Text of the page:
What is the difference between a market order and a limit order?

by

Jack Derwin

April 5th 2022 3 minute read

When you invest in shares, you have the option to submit a market order or a limit order to initiate a trade. These orders are essentially offers to buy or sell a chosen investment.

Remember a share market is just that: a market in which buyers are exchanging shares with sellers and vice-versa. Each side of the market sets the price at which they’re willing to purchase or part with their shares. When there is a match on both sides, the trade is processed and the shares are transferred. 

When you invest with Superhero, you can decide how you signal your offer to the market. So what are your options and what is the difference between them?

Market order

When you submit a market order, you agree to purchase shares at the current market price, whatever that is. If you’re buying, a market order will trade with the lowest price available on the market. This means that you may pay a little more or a little less than what you expect. 

With most shares and funds, prices don’t typically move a great deal within the space of a few seconds but there are of course instances where the share price may move more dramatically. For example, if a company releases price sensitive information outside of trading hours, a share price may change quickly when the market opens. In these cases, prices may jump around significantly more.

Limit order 

A limit order on the other hand provides more control with investors setting the maximum price at which they’re willing to buy or the minimum price at which they’ll sell. If the market price doesn’t meet that limit, an order remains outstanding until either the price lines up and the order is filled, or the order expires altogether (after 30 days with Superhero).

Say, for example, that you want to buy 1000 shares of a company at $1 per share. If you set your limit order to $1 but company shares are trading at $1.05, your order will not be filled but it will remain active. If the price falls to $1 or below, your order will then be processed.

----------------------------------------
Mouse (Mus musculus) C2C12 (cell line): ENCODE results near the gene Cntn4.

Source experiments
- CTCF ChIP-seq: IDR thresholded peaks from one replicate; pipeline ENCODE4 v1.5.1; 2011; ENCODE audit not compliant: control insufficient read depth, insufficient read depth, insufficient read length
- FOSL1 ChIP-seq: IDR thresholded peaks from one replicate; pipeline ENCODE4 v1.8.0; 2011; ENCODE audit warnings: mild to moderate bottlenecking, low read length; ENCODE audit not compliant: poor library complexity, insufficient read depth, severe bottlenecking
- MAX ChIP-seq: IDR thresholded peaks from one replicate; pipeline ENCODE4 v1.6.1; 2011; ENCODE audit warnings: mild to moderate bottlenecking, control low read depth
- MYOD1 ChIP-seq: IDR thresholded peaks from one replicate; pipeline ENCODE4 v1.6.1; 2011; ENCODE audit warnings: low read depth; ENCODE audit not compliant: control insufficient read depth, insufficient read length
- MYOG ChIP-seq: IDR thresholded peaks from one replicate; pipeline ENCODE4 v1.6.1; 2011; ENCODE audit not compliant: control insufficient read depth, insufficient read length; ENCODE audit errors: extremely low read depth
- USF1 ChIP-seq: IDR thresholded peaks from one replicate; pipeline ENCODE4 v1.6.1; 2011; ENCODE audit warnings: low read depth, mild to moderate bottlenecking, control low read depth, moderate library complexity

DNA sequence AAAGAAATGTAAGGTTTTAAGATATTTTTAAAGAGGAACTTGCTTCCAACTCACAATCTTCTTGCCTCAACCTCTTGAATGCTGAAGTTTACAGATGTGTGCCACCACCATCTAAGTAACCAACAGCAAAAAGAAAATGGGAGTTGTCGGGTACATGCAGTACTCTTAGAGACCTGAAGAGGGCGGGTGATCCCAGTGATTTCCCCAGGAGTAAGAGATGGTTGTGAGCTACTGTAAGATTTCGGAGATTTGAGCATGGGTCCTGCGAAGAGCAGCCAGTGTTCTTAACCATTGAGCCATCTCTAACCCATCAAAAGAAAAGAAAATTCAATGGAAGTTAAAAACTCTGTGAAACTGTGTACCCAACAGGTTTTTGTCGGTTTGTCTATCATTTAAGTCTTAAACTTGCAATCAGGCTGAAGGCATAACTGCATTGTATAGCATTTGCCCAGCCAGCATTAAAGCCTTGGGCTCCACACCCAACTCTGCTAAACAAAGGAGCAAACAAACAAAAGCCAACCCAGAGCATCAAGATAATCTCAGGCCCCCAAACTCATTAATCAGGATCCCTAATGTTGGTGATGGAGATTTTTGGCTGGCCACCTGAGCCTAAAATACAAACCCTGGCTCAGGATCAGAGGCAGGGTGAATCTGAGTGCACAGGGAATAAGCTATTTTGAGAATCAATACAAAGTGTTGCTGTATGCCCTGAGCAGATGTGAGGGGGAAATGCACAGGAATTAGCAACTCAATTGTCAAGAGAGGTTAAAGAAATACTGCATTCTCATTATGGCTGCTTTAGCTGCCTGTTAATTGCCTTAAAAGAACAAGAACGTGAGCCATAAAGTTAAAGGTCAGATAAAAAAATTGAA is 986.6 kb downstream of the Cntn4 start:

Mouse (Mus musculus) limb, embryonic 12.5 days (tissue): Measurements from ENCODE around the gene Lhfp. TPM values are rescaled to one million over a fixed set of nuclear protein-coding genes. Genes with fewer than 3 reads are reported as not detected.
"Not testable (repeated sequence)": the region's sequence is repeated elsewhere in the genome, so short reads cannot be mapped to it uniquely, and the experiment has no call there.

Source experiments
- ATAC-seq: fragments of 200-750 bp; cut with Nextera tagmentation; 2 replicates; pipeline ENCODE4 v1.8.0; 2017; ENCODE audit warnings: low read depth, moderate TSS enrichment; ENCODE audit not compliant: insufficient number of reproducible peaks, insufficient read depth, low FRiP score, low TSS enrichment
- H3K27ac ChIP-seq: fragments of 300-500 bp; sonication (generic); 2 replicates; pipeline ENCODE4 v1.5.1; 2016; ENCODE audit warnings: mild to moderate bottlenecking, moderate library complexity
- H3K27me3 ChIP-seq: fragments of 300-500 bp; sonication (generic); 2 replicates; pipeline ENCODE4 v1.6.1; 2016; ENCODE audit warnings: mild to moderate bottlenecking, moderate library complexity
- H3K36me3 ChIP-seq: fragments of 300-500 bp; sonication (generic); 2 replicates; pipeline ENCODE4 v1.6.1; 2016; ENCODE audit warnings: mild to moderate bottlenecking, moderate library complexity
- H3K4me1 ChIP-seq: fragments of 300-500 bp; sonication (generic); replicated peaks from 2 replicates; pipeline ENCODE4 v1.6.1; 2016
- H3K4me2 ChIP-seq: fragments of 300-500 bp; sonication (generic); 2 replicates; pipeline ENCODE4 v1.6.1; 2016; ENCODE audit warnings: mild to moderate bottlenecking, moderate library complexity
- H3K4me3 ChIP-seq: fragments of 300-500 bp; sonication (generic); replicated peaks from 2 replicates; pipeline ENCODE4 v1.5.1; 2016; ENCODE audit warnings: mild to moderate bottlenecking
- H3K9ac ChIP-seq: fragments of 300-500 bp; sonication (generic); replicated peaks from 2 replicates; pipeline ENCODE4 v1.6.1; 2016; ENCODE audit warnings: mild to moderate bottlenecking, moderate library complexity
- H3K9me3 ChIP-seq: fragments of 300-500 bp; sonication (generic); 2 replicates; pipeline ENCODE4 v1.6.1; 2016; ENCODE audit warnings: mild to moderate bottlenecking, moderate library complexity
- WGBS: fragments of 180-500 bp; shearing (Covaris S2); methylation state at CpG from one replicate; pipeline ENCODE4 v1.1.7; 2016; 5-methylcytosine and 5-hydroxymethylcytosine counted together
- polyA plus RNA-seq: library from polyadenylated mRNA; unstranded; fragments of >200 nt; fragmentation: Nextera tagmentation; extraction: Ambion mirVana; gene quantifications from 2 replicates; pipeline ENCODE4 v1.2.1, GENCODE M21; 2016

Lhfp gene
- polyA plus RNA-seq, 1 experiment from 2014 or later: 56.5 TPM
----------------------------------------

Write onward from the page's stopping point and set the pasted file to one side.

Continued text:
On the other hand if the share price continues to remain above $1, your buy order may never be filled and expire instead. Alternatively a limit order may also only be partially filled, especially if you’re trading a large amount of shares or trading a stock or company with low trading activity. 

With Superhero, pending limit orders last for 30 days. You can view, and delete any outstanding orders you have by visiting the Superhero Dashboard.

Market order vs. limit order: which is best?

One way to think of the two different order types is about what part of the transaction they emphasise. A market order prioritises the trade while a limit order prioritises its price. 

Each has its advantages and disadvantages. Whether you decide to use a market order or limit order will normally depend on the kind of investor you are or the type of investment in question.

If you’re looking to invest immediately, then a market order will ensure your order is fulfilled as soon as possible even if you pay a little more or less than you had anticipated. If you’re a long-term investor, small variations in price may not matter as much to you in the long run. 

On the other hand, if you’re looking to get into or out of a company or buy an ETF at a certain price, or if you are buying or selling during a particularly volatile period, a limit order may be more appropriate. You can be sure of the price you’ll pay or receive but you cannot be certain you’ll find a buyer or seller – especially if you’re waiting for a share price to move significantly.